We are doing a quick tour of Britain and Ireland, catching up on business. No time to write much this morning… We need to rush to a plane.
The weather, generally, is terrible. Cold. Windy. Rainy. It is mid-August, but it could pass for mid-winter in most places. Here in Ireland the sun barely shines.
Not that this dampens our spirits or decreases our joy. Those were long gone before we boarded our plane in Limoges, France.
Yes, dear reader, we have a Celtic temperament. We have periods of happiness and contentment, but we count on our deep sense of cynicism and gloom to get us through them.
This makes us well suited to our job. At Bonner & Partners — the new publishing venture we’ve set up with our eldest son, Will — we are forward lookouts…scouts on the financial frontier.
We keep alert at all times…and expect an attack at any moment.
Often, we mistake a skirmish for a major battle. And often, we think we see a major assault that turns out to be only a raid.
But you never know…
Masters of the field
For the last five years, forces led by Ben Bernanke, and then Janet Yellen, have been masters of the field — sweeping away all a dyspeptic Mr. Market was able to throw against them.
But how long can that go on? We wonder.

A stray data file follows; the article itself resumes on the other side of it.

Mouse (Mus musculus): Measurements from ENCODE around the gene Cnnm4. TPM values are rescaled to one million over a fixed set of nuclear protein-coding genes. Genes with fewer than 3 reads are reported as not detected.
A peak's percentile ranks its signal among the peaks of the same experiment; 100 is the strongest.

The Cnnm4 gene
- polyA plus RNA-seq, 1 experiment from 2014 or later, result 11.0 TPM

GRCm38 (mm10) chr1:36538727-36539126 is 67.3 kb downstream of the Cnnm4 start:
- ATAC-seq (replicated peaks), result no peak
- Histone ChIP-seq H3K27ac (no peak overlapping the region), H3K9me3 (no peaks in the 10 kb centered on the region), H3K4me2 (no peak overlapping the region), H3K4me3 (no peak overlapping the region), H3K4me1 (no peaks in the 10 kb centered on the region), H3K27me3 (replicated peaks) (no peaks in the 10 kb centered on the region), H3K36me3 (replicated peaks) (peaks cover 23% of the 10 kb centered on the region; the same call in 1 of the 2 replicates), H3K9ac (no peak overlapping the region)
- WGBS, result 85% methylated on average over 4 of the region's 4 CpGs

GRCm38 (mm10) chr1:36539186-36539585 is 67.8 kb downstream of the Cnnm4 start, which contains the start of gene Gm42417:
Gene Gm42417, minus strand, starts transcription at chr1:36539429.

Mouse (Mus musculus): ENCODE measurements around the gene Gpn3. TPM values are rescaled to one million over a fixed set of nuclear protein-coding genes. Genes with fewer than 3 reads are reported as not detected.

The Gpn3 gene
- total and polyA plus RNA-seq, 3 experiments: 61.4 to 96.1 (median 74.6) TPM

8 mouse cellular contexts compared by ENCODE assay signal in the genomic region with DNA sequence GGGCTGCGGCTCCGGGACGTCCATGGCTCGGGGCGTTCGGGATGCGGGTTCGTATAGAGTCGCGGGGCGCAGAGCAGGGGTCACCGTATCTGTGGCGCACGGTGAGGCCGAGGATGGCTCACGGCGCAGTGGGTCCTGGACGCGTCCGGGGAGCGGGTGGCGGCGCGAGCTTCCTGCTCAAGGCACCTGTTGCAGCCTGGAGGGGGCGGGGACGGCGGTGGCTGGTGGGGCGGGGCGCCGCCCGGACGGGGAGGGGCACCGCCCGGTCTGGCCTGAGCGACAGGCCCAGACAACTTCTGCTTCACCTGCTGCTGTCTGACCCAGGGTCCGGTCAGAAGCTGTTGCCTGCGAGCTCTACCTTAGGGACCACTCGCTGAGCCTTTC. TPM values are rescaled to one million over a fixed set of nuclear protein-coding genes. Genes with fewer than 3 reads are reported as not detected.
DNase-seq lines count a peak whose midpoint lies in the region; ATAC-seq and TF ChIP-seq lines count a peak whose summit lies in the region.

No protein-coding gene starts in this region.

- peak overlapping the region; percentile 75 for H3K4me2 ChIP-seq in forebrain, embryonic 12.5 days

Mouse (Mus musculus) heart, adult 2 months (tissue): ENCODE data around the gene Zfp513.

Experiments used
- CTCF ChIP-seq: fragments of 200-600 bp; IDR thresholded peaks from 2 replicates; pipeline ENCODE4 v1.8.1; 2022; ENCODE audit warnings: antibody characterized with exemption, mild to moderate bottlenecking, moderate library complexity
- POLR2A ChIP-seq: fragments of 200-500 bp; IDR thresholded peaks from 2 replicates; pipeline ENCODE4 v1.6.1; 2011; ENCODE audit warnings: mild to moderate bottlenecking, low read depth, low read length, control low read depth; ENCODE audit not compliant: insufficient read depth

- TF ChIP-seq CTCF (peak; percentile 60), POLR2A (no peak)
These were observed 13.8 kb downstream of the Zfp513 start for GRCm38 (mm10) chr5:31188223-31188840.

Yellen, Draghi, Carney — and that clever Abe in Japan — have shot off more ammunition in the last five years than in all the financial wars in all of history.
How much firepower have they got left?
More important, how much real progress have they made?
They’ve heated up the markets for debt and equity. So great is their apparent success investors sleep soundly in their beds, confident that no harm will come to them. The enemy has been routed, they believe. Stocks are near record highs. Bonds, too.
Even Italy — Italy! — is able to borrow at less than 3% a year…even as it stiffs creditors. From Reuters:
‘Italy will settle the debt arrears it owes to private sector suppliers by the end of this year, Economy Minister Pier Carlo Padoan said in a newspaper interview on Sunday, pushing back previous commitments.
‘The Italian state owes some €75 billion ($102 billion) to private suppliers, according to the most recent data from the Bank of Italy. The unpaid bills have starved companies of cash and triggered layoffs, factory closures and bankruptcies.
‘"We will ensure that the arrears are paid off by the end of the year," Padoan told Corriere della Sera daily.
‘Prime Minister Matteo Renzi promised in March to pay back all the debt arrears by July. Within a week he put back the target date to September.’
Yes, dear reader, signs of real victory are few. In the US housing market, for example — where ‘mission accomplished’ was announced last year — prices may be falling again.
Mortgage originations fell 59% last quarter. Prices in most areas are soft…or falling.
For Markets and Money